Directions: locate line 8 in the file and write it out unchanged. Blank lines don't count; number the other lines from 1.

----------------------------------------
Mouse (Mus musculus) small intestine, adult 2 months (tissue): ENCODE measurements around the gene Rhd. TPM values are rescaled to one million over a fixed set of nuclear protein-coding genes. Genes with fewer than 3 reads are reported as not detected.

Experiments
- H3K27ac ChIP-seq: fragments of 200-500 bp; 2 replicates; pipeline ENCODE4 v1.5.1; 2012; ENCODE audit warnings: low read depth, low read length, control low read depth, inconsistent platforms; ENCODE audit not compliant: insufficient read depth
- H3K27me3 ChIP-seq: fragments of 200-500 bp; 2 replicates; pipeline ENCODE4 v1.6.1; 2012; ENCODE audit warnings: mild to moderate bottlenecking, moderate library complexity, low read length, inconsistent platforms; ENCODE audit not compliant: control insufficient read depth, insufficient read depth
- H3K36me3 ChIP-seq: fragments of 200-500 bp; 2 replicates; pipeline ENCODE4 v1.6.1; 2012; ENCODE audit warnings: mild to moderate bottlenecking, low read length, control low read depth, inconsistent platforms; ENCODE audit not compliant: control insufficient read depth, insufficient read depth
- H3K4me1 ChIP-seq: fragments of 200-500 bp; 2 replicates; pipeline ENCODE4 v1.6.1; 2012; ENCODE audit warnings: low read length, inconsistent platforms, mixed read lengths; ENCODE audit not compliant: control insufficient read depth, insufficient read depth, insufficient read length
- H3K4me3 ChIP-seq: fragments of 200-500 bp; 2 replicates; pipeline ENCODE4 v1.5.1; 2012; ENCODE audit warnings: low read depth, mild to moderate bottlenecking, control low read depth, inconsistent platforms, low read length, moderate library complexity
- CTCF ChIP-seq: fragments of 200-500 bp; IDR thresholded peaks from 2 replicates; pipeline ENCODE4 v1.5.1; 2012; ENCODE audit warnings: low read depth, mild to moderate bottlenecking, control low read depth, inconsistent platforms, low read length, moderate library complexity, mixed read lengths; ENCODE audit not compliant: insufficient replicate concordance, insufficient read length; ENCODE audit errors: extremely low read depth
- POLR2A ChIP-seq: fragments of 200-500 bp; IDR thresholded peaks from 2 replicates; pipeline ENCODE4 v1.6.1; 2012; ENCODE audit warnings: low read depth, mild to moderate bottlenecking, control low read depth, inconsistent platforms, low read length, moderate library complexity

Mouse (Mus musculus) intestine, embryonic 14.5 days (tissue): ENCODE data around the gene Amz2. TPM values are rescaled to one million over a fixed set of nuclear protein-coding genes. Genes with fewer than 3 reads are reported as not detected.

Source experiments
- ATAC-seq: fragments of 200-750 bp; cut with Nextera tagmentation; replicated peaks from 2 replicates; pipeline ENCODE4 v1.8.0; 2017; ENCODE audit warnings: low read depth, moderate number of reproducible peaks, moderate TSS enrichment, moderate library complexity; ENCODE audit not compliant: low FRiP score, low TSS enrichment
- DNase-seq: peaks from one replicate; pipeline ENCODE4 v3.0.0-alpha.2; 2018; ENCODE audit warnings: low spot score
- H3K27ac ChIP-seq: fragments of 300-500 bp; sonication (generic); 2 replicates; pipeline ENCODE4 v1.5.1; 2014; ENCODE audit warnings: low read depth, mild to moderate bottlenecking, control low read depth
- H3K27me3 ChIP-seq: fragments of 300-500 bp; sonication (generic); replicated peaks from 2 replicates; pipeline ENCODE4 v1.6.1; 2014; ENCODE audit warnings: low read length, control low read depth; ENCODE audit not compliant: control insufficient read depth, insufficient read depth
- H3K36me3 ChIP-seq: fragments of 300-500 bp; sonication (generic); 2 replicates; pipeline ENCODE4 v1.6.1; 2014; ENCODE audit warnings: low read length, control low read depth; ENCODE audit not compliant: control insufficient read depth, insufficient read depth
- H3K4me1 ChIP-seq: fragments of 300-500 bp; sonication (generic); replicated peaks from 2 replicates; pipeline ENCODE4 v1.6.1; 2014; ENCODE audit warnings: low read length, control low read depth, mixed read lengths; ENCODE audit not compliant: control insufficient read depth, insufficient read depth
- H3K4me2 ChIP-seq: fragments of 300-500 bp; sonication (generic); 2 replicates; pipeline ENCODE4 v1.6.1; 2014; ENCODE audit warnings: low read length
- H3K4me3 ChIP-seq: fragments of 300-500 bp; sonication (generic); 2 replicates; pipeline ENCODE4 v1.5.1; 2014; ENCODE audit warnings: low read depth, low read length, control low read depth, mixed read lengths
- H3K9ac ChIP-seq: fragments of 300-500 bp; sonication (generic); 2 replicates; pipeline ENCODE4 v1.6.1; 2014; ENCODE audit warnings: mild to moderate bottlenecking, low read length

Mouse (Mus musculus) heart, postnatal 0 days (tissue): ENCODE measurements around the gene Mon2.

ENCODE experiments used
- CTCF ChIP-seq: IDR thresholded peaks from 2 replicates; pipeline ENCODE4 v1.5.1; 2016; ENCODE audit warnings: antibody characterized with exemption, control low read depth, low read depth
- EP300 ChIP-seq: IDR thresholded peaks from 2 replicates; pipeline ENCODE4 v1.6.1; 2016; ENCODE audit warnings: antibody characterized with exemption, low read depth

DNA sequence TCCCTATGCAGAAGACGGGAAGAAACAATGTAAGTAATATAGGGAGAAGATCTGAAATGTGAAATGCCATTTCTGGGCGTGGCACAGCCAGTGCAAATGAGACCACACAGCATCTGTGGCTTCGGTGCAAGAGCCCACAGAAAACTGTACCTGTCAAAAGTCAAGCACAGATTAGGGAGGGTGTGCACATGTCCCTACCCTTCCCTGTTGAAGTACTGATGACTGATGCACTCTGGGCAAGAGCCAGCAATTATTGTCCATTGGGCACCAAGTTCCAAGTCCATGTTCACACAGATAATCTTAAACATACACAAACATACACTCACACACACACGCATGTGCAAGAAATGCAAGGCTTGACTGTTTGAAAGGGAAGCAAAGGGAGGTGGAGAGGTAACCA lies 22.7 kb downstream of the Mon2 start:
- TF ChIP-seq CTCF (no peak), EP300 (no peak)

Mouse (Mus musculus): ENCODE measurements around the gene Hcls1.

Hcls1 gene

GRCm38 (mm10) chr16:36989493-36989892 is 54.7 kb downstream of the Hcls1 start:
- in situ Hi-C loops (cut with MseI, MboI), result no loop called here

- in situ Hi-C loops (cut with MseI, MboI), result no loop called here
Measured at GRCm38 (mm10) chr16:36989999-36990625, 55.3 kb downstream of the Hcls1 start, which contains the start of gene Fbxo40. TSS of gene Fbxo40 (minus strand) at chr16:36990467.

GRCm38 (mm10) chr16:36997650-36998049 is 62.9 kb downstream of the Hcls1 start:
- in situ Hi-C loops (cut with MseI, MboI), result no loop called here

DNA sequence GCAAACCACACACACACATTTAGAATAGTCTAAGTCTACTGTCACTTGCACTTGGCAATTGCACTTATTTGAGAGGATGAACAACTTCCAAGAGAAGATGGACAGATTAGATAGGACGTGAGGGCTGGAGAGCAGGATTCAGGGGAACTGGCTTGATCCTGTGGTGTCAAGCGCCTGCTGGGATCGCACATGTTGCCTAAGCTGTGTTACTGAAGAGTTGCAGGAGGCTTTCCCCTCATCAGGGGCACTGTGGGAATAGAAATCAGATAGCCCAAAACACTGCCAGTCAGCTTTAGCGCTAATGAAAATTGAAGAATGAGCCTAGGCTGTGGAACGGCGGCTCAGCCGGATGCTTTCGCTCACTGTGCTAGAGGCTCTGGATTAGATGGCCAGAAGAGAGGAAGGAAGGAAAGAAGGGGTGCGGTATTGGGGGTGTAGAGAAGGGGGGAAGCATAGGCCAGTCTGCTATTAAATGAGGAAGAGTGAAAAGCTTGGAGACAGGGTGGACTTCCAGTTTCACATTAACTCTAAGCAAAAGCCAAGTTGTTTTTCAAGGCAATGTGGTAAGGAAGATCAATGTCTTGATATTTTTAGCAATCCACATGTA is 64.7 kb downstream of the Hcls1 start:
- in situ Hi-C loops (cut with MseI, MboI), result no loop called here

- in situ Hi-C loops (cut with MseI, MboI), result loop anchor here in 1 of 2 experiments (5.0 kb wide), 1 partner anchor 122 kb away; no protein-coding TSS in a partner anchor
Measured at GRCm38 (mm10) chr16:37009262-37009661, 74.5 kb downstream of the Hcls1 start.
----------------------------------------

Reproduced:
- CTCF ChIP-seq: fragments of 200-500 bp; IDR thresholded peaks from 2 replicates; pipeline ENCODE4 v1.5.1; 2012; ENCODE audit warnings: low read depth, mild to moderate bottlenecking, control low read depth, inconsistent platforms, low read length, moderate library complexity, mixed read lengths; ENCODE audit not compliant: insufficient replicate concordance, insufficient read length; ENCODE audit errors: extremely low read depth